Family, Friend, and Neighbor Care

The majority of families with young children provide early care and education themselves or rely heavily on family, friends, and neighbors. 

Grandparents are involved in providing child care for nearly one out of four children.Depending on the age of the child, grandparents are involved in providing child care for 20% to 25% of children. And relatives and friends account for another large segment of care. 

Formal child care – child care centers, nursery schools, preschools, and licensed or registered family child development home care – plays a significant but smaller overall role. Family, friend and neighbor (FFN) care is by far the most prevalent form of care for children from birth to school-age.

Ensuring Quality Care

Many family, friend and neighbor caregivers see themselves as just taking care of their grandchildren or helping out their neighbors. Yet these children need to be prepared to enter school with the same knowledge and set of skills as their peers with more formal child care experiences.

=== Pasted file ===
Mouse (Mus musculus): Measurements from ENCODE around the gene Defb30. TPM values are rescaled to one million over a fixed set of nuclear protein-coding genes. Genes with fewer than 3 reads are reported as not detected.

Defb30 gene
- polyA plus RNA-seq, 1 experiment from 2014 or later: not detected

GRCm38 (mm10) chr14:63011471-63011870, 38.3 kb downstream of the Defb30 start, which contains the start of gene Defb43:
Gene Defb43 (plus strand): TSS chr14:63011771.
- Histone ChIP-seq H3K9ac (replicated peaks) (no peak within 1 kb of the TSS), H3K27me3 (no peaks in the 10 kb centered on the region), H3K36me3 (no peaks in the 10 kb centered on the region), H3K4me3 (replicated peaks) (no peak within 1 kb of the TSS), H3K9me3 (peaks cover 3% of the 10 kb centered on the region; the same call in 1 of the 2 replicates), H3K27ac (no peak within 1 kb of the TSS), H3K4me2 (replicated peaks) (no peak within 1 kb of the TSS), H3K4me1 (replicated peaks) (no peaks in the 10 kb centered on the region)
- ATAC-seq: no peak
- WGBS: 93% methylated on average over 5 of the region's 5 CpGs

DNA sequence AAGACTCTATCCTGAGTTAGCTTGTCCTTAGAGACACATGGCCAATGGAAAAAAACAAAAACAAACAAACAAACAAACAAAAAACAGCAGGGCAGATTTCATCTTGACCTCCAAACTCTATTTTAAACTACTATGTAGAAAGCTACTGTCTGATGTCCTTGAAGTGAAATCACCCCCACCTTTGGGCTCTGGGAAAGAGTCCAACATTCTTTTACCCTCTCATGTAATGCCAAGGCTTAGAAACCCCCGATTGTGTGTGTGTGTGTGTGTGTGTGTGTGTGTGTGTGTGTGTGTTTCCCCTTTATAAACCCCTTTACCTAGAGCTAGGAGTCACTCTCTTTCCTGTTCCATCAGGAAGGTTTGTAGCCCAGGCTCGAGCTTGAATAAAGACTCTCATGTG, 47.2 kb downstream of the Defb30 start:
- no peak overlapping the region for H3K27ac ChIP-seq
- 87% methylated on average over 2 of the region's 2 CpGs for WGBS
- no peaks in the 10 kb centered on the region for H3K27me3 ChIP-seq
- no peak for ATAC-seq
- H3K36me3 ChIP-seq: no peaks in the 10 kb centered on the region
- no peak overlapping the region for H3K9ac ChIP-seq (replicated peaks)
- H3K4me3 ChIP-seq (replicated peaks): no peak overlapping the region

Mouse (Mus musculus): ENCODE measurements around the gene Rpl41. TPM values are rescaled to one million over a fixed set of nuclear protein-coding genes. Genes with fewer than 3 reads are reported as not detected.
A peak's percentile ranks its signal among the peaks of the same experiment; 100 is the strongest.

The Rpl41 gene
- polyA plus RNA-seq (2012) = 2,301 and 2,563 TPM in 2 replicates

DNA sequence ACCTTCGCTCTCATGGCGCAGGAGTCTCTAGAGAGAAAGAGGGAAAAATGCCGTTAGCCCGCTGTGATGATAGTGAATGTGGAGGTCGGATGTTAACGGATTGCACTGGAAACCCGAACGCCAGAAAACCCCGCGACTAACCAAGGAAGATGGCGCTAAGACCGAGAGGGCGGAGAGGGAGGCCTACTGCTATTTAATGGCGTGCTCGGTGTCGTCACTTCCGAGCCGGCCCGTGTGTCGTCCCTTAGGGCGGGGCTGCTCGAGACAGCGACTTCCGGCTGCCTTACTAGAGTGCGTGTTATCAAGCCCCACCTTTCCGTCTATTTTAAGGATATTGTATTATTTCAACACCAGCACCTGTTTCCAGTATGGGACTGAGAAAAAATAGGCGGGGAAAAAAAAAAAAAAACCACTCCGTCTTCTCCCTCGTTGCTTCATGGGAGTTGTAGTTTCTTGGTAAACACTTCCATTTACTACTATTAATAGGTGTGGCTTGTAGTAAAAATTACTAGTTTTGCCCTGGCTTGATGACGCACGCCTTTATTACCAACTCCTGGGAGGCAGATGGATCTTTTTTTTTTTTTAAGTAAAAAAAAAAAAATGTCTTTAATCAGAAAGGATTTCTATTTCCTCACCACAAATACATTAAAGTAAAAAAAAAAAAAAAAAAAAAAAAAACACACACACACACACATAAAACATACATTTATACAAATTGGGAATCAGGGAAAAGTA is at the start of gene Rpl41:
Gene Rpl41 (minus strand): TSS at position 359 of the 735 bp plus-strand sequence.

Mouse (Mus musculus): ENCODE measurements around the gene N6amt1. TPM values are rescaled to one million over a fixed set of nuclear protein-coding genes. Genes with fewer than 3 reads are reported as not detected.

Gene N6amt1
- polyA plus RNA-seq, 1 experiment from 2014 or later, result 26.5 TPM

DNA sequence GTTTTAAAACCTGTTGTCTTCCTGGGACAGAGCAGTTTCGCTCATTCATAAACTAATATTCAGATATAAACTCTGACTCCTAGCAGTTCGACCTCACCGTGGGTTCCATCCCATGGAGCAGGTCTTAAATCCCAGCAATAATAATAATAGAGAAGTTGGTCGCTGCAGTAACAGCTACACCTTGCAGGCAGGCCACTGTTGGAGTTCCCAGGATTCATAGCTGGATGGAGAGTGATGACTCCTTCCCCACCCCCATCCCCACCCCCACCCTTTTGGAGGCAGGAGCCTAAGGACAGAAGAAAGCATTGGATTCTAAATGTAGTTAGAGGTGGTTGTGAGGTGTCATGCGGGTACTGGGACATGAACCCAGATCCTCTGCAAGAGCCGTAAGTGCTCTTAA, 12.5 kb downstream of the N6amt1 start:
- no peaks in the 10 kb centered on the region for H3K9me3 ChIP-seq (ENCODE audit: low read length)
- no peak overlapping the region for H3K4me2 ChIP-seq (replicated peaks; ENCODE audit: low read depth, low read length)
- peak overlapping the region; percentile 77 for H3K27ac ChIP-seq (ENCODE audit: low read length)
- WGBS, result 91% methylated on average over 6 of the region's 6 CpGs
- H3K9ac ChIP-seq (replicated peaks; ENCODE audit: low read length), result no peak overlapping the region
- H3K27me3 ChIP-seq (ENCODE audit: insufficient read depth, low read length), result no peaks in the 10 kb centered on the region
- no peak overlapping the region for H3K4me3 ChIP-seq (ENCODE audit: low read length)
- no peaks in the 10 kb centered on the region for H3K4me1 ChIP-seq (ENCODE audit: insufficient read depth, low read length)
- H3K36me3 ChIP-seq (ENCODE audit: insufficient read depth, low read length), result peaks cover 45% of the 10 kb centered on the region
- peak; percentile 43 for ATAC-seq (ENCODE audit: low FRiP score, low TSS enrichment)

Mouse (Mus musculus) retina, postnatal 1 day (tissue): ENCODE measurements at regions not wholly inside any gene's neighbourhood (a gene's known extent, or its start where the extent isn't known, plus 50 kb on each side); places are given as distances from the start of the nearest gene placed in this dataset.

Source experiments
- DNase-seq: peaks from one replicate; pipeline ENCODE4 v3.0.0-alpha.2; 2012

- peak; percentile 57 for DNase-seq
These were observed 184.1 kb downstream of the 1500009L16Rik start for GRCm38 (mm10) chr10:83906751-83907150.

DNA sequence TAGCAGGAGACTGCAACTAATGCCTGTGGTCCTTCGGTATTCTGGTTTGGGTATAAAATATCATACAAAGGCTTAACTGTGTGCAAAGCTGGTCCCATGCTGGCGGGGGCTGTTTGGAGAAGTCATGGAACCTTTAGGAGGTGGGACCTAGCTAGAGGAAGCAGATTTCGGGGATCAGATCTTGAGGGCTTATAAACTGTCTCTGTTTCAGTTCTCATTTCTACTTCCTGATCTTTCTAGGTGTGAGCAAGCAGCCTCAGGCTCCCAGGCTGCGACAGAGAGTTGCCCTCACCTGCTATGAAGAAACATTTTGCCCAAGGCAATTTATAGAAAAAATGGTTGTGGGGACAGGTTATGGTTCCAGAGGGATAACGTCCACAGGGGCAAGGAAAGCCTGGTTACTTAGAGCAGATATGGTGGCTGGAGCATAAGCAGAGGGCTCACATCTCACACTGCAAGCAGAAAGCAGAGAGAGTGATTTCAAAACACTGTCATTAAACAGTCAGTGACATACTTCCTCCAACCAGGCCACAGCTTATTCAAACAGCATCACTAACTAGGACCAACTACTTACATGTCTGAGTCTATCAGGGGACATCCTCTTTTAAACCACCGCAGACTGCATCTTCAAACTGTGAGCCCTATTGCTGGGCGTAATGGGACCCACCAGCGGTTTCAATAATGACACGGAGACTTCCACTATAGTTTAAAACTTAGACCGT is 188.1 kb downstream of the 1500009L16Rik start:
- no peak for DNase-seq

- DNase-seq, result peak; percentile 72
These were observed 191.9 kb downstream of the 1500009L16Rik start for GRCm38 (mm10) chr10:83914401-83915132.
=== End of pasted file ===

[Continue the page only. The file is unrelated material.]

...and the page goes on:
States participating in the BUILD Initiative are expanding access to learning opportunities for family, friend and neighbor caregivers in ways that are inclusive and responsive to the strengths and needs of diverse families. The approaches used are more voluntary and supplementary than the regulatory, directive programs developed for formal caregiving.

Some BUILD states have developed resources and tools geared specifically to caregiving activities for grandparents or aunts and uncles. For example, BUILD Initiative Washington has translated child development materials into multiple languages that reflect the culture and customs of various communities. 

By supporting family, friend and neighbor caregivers, the BUILD Initiative and BUILD state leaders are increasing children’s language and literacy skills, social skills, health, and social-emotional development.